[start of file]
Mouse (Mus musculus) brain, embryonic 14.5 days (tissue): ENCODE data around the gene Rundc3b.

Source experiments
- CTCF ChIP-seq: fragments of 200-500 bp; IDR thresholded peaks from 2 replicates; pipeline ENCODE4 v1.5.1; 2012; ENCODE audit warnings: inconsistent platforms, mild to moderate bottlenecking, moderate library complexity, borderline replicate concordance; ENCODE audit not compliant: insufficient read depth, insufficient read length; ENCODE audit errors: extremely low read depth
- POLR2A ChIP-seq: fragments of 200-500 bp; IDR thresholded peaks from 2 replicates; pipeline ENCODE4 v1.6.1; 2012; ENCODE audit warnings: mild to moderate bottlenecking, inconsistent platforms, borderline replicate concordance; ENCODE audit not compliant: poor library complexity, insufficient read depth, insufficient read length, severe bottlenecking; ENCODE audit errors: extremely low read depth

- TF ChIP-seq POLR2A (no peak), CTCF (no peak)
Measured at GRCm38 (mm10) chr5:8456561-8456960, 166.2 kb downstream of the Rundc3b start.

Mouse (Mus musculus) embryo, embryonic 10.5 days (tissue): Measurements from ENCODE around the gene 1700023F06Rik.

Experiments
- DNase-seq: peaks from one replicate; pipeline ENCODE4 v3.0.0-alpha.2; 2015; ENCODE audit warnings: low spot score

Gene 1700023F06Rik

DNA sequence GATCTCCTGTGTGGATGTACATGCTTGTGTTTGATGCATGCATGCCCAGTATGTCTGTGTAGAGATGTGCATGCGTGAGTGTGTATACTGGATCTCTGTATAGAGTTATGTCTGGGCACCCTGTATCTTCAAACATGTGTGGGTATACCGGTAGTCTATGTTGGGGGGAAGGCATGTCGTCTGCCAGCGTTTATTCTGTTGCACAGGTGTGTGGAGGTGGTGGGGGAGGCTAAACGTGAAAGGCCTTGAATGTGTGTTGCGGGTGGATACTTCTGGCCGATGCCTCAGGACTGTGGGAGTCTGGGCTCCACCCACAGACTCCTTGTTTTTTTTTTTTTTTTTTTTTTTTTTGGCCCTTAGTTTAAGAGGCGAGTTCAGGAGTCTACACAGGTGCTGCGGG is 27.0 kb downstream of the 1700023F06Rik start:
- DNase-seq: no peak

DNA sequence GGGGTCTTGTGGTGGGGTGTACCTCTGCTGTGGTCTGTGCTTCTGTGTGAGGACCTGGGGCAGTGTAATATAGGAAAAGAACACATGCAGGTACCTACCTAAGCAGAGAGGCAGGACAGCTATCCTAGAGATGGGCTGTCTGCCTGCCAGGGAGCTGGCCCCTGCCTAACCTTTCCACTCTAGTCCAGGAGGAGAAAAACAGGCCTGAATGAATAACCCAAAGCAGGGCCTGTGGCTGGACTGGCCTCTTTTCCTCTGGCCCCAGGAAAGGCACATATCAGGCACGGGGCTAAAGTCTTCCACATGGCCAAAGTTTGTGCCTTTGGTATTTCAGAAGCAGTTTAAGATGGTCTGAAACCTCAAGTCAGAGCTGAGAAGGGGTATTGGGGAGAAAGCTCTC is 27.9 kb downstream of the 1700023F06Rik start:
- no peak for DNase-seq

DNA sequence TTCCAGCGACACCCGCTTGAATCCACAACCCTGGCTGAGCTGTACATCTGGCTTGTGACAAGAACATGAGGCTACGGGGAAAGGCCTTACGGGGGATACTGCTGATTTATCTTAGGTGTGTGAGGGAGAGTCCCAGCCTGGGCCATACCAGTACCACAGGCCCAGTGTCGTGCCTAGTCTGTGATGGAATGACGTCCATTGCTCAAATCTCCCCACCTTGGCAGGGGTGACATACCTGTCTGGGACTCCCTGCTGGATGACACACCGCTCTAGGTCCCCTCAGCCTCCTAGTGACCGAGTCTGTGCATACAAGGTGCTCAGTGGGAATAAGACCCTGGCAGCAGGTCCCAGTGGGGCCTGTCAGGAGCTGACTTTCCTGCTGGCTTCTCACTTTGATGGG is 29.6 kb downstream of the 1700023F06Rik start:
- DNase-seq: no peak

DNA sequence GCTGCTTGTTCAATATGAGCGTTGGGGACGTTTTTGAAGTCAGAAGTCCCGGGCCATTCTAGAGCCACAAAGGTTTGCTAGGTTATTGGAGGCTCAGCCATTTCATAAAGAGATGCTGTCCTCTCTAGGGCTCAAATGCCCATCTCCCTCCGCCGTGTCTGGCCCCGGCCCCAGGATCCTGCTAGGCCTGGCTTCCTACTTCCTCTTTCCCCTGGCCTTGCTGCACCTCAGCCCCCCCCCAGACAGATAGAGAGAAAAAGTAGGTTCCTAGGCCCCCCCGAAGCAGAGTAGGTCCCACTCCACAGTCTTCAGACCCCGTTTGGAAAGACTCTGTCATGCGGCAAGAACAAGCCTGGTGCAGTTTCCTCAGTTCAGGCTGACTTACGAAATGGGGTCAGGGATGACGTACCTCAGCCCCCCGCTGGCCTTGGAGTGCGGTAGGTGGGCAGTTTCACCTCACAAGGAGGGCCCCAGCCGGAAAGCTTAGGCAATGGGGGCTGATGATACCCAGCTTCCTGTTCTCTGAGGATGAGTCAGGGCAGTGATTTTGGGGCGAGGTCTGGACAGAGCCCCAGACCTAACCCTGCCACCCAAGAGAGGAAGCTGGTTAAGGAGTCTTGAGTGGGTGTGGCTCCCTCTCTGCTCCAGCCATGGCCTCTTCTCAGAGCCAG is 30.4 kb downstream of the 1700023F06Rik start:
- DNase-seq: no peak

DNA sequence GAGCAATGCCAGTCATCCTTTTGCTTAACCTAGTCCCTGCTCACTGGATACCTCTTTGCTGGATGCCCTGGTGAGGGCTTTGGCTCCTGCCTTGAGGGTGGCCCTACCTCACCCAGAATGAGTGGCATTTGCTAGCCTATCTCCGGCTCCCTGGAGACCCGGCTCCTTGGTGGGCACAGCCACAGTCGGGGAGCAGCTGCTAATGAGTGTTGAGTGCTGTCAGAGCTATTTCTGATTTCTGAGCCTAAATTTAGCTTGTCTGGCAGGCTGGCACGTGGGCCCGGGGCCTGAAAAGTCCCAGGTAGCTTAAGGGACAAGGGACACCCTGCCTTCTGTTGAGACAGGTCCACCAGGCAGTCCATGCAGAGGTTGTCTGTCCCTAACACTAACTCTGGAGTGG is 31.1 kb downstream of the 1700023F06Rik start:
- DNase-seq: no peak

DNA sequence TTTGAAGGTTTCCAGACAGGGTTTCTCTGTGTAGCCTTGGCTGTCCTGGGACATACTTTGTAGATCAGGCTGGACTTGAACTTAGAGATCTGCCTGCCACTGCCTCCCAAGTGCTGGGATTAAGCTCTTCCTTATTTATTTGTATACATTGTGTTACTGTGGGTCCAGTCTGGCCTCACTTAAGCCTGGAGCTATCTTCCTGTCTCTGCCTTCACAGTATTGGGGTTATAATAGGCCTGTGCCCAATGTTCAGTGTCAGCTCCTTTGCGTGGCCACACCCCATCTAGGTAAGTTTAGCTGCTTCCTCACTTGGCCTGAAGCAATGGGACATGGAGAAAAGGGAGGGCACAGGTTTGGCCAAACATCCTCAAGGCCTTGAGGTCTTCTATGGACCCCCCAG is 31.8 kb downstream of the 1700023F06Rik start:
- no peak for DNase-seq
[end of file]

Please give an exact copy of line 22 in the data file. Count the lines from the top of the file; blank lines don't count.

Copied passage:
- no peak for DNase-seq